One week ago, a very small fraction of the world paused to celebrate National Semicolon Day. The often-misunderstood mark now has a second meaning.
National Semicolon Day celebrates that curious punctuation mark that’s not quite a colon and not quite a comma.
The annual occasion happened last Thursday. So be sure to mark your calendar for April 16, 2021, so you won’t miss the occasion next year!
In the world of grammar, the semicolon does have a purpose. The Writing Center at the University of Wisconsin—Madison describes it this way:
Semicolons help you connect closely related ideas when a style mark stronger than a comma is needed.
The center says a semicolon makes your writing more sophisticated.
That can certainly be a good thing.
But that quality is not the reason people celebrate the semicolon each year. It’s also not why people have semicolons tattooed on their bodies.
The semicolon’s alternate meaning
The first time I heard about the significance of the semicolon to the world of depression, I felt surprised. I wouldn’t have connected those dots.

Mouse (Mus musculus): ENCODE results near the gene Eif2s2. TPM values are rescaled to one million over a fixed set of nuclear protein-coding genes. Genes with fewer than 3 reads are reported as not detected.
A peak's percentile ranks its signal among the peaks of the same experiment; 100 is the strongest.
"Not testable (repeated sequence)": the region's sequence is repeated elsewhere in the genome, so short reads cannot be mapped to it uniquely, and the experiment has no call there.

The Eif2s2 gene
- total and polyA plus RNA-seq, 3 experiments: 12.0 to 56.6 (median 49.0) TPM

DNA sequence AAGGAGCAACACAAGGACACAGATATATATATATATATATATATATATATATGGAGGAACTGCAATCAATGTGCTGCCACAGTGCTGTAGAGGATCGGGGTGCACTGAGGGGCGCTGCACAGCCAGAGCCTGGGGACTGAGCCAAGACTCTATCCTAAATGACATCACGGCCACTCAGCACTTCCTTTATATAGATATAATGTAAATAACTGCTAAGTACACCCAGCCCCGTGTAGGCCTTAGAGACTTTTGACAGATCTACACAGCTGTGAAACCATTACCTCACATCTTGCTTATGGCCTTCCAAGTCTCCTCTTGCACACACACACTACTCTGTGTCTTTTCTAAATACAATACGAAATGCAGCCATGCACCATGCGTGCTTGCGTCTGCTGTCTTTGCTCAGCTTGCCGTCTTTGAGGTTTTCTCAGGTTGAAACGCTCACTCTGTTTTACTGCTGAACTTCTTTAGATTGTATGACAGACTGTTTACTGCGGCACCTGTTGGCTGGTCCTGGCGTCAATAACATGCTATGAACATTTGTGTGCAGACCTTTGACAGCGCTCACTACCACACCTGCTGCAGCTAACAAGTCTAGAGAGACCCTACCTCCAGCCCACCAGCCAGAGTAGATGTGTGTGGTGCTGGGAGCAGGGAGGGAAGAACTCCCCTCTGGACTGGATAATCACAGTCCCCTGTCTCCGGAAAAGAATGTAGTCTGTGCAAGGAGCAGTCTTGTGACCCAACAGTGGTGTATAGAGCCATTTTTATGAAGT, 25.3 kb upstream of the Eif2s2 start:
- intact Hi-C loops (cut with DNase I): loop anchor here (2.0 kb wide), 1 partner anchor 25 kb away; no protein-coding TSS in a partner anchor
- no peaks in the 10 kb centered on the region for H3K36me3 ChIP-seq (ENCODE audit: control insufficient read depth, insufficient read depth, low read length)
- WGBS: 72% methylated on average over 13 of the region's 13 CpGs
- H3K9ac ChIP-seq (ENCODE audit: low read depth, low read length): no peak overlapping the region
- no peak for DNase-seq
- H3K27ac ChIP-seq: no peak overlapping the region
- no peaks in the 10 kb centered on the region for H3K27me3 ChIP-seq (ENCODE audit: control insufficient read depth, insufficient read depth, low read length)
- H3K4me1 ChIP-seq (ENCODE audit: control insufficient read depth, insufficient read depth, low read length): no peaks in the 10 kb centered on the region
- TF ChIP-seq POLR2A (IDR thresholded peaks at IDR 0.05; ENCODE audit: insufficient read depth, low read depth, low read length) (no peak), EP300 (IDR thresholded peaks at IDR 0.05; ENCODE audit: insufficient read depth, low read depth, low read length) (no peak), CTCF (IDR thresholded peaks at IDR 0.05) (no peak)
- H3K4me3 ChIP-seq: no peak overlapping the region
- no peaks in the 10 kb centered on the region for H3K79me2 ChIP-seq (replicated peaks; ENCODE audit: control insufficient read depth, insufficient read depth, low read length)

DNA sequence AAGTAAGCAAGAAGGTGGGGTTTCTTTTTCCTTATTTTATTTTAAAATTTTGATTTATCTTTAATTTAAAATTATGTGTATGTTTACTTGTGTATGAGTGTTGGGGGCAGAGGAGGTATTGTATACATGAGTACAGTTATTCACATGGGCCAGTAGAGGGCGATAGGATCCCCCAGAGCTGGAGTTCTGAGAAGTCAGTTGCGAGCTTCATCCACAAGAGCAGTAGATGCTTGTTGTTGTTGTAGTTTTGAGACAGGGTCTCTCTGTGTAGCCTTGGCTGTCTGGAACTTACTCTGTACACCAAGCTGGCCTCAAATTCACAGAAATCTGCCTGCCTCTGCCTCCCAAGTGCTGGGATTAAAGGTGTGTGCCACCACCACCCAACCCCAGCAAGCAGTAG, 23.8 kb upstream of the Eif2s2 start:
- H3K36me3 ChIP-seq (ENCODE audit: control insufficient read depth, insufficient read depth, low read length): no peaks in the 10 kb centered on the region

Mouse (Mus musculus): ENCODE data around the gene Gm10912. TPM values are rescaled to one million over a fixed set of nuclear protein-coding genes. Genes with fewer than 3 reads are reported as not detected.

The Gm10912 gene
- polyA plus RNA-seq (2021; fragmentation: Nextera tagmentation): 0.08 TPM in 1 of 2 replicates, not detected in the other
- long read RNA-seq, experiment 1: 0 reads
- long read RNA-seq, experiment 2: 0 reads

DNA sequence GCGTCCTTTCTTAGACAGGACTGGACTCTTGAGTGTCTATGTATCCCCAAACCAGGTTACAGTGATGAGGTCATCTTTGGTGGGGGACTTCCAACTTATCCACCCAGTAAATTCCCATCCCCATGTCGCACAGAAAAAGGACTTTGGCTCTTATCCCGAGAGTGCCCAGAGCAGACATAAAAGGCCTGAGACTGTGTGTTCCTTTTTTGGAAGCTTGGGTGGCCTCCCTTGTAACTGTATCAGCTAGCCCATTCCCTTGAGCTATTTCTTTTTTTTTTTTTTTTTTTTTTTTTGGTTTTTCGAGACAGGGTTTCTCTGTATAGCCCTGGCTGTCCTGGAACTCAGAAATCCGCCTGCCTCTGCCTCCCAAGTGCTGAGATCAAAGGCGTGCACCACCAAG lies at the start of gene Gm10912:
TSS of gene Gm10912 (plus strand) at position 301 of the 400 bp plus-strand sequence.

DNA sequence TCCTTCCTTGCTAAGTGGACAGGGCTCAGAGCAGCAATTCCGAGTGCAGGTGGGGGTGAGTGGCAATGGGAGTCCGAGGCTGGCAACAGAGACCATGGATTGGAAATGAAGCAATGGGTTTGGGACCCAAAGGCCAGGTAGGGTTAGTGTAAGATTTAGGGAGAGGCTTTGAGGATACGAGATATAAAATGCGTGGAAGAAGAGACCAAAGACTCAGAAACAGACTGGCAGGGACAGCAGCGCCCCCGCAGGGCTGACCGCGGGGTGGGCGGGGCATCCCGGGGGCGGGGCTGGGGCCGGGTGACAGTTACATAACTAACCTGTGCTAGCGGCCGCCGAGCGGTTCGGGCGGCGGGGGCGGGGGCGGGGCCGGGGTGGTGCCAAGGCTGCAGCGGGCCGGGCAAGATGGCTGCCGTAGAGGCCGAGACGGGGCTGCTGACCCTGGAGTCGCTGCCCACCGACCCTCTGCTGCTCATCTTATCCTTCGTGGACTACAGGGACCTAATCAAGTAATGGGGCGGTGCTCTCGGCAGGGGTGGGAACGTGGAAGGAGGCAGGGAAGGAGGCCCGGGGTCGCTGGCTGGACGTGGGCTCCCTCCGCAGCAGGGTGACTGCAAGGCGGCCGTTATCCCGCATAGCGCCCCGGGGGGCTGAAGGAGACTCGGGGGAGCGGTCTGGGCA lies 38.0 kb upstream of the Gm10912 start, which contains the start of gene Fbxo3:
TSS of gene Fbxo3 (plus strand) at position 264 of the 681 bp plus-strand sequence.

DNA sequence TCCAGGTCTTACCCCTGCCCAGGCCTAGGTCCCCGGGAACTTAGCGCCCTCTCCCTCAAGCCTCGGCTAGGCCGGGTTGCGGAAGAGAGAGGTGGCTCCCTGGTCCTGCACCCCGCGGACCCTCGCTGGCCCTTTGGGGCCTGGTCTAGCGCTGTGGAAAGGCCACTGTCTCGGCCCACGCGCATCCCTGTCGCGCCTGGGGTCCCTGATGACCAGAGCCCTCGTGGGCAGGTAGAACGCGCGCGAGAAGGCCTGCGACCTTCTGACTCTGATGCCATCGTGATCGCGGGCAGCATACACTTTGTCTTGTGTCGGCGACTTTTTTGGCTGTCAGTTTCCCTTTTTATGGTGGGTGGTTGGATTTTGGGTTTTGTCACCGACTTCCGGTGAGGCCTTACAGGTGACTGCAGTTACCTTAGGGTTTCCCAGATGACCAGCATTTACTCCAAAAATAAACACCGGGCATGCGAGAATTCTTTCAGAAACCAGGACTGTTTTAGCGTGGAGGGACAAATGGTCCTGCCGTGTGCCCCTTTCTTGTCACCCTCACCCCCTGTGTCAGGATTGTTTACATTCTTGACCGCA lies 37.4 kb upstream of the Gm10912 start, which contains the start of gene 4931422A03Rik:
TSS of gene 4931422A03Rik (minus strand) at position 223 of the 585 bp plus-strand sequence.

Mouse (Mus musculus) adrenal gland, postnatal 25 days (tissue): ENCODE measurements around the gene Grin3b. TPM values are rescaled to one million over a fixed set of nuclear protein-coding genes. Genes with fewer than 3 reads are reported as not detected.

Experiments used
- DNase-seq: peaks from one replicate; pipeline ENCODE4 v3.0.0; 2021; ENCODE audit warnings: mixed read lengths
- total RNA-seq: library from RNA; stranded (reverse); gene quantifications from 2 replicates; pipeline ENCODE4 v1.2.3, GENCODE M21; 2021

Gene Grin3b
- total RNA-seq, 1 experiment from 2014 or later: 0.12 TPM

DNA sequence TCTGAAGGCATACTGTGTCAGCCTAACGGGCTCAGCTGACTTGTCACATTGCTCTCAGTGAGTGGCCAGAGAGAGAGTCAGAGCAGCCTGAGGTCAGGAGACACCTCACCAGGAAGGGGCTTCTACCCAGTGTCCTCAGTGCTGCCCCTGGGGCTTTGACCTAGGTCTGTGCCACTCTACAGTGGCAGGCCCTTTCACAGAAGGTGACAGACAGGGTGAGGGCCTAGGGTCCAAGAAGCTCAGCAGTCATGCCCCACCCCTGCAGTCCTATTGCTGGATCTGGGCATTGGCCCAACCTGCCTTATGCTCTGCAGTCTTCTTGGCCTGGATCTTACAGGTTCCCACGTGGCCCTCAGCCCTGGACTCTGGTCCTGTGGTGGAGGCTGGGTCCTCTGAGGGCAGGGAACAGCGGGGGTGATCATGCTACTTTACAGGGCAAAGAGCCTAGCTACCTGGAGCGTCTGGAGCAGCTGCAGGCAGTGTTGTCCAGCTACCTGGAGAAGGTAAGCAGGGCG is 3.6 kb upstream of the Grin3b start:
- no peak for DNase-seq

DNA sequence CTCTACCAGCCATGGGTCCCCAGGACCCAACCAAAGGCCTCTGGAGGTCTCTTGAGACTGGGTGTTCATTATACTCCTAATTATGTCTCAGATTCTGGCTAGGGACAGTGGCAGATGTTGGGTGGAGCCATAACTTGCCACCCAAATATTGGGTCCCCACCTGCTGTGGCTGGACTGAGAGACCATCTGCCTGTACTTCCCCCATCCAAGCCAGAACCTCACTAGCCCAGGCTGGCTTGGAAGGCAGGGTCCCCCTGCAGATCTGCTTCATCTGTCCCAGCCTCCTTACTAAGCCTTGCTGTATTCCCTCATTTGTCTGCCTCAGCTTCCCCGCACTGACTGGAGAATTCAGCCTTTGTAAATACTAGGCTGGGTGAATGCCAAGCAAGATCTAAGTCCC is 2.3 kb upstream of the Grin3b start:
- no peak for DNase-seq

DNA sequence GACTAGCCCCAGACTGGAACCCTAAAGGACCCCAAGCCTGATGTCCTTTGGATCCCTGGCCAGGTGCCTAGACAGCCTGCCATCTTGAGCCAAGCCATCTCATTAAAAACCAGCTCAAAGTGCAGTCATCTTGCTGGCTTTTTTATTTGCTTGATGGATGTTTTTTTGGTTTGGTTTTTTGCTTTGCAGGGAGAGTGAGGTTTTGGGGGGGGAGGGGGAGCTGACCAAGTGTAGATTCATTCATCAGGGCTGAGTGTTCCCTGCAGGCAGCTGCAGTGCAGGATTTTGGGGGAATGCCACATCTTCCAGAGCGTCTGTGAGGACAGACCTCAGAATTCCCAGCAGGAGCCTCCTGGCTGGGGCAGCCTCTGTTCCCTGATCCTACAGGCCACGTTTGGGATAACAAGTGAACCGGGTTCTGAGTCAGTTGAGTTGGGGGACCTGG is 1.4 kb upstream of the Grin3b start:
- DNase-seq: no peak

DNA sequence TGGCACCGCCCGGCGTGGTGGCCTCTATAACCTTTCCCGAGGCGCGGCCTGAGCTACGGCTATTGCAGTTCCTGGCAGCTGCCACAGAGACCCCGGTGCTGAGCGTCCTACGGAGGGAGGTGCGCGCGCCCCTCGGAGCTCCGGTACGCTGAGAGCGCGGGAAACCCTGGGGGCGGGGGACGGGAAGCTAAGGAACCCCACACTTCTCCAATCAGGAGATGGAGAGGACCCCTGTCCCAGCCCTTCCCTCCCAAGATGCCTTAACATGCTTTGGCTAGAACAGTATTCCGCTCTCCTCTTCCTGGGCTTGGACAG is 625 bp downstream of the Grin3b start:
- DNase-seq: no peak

But when you read the logic behind National Semicolon Day, it does begin to make sense.
National Semicolon Day pays tribute to those who have thought about or attempted suicide. It also helps inform people about how common suicide is.
You can look at the semicolon — the punctuation mark — like this: it gives a writer the chance to continue a sentence they otherwise might have ended.
You can look at the semicolon — as a symbol — of someone who could have ended their life…but chose not to.
If you see someone sporting a semicolon tattoo, you may be in touch with someone who fought off the thought of suicide or someone who lost a loved one to it.
I’ve said before that I generally dislike tattoos. I think they unnecessarily junk up the human body, which is already beautiful without such marks.
But in this case, there’s a much deeper meaning that shouldn’t be ignored.
It’s definitely worth celebrating.